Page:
The Matterhorn project was the association’s first major project, and what a start! After only one year of development, the team managed to win the prestigious “Jim Furfaro Award for Technical Excellence” given to the team that best demonstrated the mastery of the rocket’s integrated technologies.




Epoxy impregnated fiber glass nose cone. Unlike the carbon fiber body, radio waves can penetrate this composite material, making it a great choice for housing part of our avionic and antennas.

Experimental Payload

Student researched and developed muon detector. Thanks to its 8 muon sensible scintillating plastic rods, the detector can estimate its descent speed based upon the muon detection rate. The payload has its own parachute which deploys completely at ejection and GPS beacon to aid recovery when it hits the ground. Thanks to its accelerometer, the payload can detect when liftoff occurs thus turning itself on. This minimizes battery usage.


In-house developed controllers for parachutes and airbrakes in the center while telemetry and localization sensors are in the nose cone.


We call them the « shuriken airbrakes ». Our rocket’s engine is planned to overshoot by around 500 meters. Taking account the wind, air pressure and other parameters, the on-board computer controls the airbrakes. A space-grade Faulhaber actuator drives a gearwheel which then drives the three breaking surfaces.

Ground Segment

From the ground, we receive heaps of data from the rocket’s on-board computer. Functionalities of the station include discrete event identification, flight prediction visualisation and altitude check.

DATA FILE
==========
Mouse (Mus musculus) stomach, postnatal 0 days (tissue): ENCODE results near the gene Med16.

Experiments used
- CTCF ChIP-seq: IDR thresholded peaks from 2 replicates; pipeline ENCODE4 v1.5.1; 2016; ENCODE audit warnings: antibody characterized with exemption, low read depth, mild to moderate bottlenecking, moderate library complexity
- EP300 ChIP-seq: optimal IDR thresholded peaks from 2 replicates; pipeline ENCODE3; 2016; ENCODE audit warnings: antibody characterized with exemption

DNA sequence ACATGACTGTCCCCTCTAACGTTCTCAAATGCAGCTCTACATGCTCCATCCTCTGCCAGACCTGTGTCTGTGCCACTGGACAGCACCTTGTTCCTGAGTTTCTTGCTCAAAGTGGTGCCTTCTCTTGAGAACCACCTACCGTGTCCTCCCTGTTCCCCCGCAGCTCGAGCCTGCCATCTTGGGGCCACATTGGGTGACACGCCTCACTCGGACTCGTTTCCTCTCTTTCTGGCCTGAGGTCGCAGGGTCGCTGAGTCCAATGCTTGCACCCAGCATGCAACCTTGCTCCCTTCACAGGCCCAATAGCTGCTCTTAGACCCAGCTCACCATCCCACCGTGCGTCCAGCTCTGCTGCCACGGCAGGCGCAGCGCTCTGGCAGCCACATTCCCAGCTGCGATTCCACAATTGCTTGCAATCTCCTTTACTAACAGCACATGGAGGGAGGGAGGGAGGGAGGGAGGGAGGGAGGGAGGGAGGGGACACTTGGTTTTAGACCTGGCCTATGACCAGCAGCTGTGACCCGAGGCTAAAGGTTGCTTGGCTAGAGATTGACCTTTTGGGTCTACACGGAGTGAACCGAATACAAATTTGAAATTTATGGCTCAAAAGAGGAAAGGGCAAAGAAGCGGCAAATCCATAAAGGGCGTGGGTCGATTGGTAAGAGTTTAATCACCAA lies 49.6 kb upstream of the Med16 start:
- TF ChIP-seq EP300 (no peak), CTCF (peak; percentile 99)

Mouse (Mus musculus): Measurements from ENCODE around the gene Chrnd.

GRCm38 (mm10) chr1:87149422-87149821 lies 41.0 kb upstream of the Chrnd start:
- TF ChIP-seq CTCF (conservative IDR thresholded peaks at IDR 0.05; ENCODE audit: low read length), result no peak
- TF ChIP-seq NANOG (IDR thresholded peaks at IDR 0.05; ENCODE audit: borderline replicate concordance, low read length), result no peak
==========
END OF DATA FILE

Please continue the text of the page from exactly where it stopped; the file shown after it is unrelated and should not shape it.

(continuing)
Recovery Bay

Most critical sub-system of the rocket, our recovery system functions with a single parachute. To minimize drifting due to high-altitude winds, the parachute’s shape is modified during the recovery using a technique called reefing. This is managed by changing the length of the central cord. The parachute’s ejection is done by piercing two CO2 capsules at apogee, thus creating an over pressurization. The payload comes out first and is attached to the parachute bag. As the chute bag is being pulled by the payload, the parachute comes out of the rocket and deploys itself, initially reefed.

Structure and Fins module

Made from epoxy impregnated carbon fiber, the multiple rocket tubes are assembled using a SRAD coupling system capable of lifting a small car! An easily removable fin module allows us to quickly swap them with 3mm thick carbon fins in case of damage.


It is using a solid COTS (Commercial Of-The-Shelf) rocket engine.


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